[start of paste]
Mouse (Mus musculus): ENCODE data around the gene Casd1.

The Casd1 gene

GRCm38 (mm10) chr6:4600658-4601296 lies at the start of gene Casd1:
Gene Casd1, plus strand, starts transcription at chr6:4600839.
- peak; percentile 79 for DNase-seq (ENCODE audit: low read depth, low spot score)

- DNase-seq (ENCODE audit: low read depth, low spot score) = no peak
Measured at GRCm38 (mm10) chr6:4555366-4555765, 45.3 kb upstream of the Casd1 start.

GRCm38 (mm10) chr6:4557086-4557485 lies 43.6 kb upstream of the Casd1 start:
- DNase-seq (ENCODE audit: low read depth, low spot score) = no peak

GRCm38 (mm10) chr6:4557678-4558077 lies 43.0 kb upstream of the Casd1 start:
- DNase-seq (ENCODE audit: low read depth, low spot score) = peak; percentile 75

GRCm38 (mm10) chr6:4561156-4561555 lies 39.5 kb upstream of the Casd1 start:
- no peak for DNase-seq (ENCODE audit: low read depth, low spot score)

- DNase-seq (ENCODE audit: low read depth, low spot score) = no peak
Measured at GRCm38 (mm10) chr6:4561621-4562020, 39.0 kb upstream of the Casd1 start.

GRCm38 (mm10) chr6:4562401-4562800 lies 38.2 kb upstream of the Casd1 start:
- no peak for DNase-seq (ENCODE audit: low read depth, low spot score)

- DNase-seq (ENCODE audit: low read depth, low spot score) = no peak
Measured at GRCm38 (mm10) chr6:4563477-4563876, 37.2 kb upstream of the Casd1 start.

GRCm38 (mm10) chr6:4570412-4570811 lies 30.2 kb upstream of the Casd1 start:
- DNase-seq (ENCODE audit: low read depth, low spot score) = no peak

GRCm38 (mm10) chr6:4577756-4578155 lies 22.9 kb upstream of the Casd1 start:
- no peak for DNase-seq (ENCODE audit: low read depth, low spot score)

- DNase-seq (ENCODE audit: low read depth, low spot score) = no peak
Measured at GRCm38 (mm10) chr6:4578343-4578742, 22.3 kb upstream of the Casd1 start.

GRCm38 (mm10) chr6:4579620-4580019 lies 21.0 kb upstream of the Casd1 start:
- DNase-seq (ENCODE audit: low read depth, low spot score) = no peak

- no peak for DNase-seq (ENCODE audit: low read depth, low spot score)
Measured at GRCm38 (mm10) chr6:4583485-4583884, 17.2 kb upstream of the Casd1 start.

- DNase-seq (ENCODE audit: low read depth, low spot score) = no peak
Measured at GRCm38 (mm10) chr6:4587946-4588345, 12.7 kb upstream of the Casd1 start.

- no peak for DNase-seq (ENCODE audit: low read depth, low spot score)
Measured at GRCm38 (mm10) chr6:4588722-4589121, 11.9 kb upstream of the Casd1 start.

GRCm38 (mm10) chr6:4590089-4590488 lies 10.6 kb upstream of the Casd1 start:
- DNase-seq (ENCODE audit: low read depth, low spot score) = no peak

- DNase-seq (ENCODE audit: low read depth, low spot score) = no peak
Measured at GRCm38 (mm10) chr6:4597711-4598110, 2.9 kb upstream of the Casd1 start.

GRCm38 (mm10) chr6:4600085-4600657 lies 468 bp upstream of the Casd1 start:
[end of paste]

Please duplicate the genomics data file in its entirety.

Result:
Mouse (Mus musculus): ENCODE data around the gene Casd1.

The Casd1 gene

GRCm38 (mm10) chr6:4600658-4601296 lies at the start of gene Casd1:
Gene Casd1, plus strand, starts transcription at chr6:4600839.
- peak; percentile 79 for DNase-seq (ENCODE audit: low read depth, low spot score)

- DNase-seq (ENCODE audit: low read depth, low spot score) = no peak
Measured at GRCm38 (mm10) chr6:4555366-4555765, 45.3 kb upstream of the Casd1 start.

GRCm38 (mm10) chr6:4557086-4557485 lies 43.6 kb upstream of the Casd1 start:
- DNase-seq (ENCODE audit: low read depth, low spot score) = no peak

GRCm38 (mm10) chr6:4557678-4558077 lies 43.0 kb upstream of the Casd1 start:
- DNase-seq (ENCODE audit: low read depth, low spot score) = peak; percentile 75

GRCm38 (mm10) chr6:4561156-4561555 lies 39.5 kb upstream of the Casd1 start:
- no peak for DNase-seq (ENCODE audit: low read depth, low spot score)

- DNase-seq (ENCODE audit: low read depth, low spot score) = no peak
Measured at GRCm38 (mm10) chr6:4561621-4562020, 39.0 kb upstream of the Casd1 start.

GRCm38 (mm10) chr6:4562401-4562800 lies 38.2 kb upstream of the Casd1 start:
- no peak for DNase-seq (ENCODE audit: low read depth, low spot score)

- DNase-seq (ENCODE audit: low read depth, low spot score) = no peak
Measured at GRCm38 (mm10) chr6:4563477-4563876, 37.2 kb upstream of the Casd1 start.

GRCm38 (mm10) chr6:4570412-4570811 lies 30.2 kb upstream of the Casd1 start:
- DNase-seq (ENCODE audit: low read depth, low spot score) = no peak

GRCm38 (mm10) chr6:4577756-4578155 lies 22.9 kb upstream of the Casd1 start:
- no peak for DNase-seq (ENCODE audit: low read depth, low spot score)

- DNase-seq (ENCODE audit: low read depth, low spot score) = no peak
Measured at GRCm38 (mm10) chr6:4578343-4578742, 22.3 kb upstream of the Casd1 start.

GRCm38 (mm10) chr6:4579620-4580019 lies 21.0 kb upstream of the Casd1 start:
- DNase-seq (ENCODE audit: low read depth, low spot score) = no peak

- no peak for DNase-seq (ENCODE audit: low read depth, low spot score)
Measured at GRCm38 (mm10) chr6:4583485-4583884, 17.2 kb upstream of the Casd1 start.

- DNase-seq (ENCODE audit: low read depth, low spot score) = no peak
Measured at GRCm38 (mm10) chr6:4587946-4588345, 12.7 kb upstream of the Casd1 start.

- no peak for DNase-seq (ENCODE audit: low read depth, low spot score)
Measured at GRCm38 (mm10) chr6:4588722-4589121, 11.9 kb upstream of the Casd1 start.

GRCm38 (mm10) chr6:4590089-4590488 lies 10.6 kb upstream of the Casd1 start:
- DNase-seq (ENCODE audit: low read depth, low spot score) = no peak

- DNase-seq (ENCODE audit: low read depth, low spot score) = no peak
Measured at GRCm38 (mm10) chr6:4597711-4598110, 2.9 kb upstream of the Casd1 start.

GRCm38 (mm10) chr6:4600085-4600657 lies 468 bp upstream of the Casd1 start: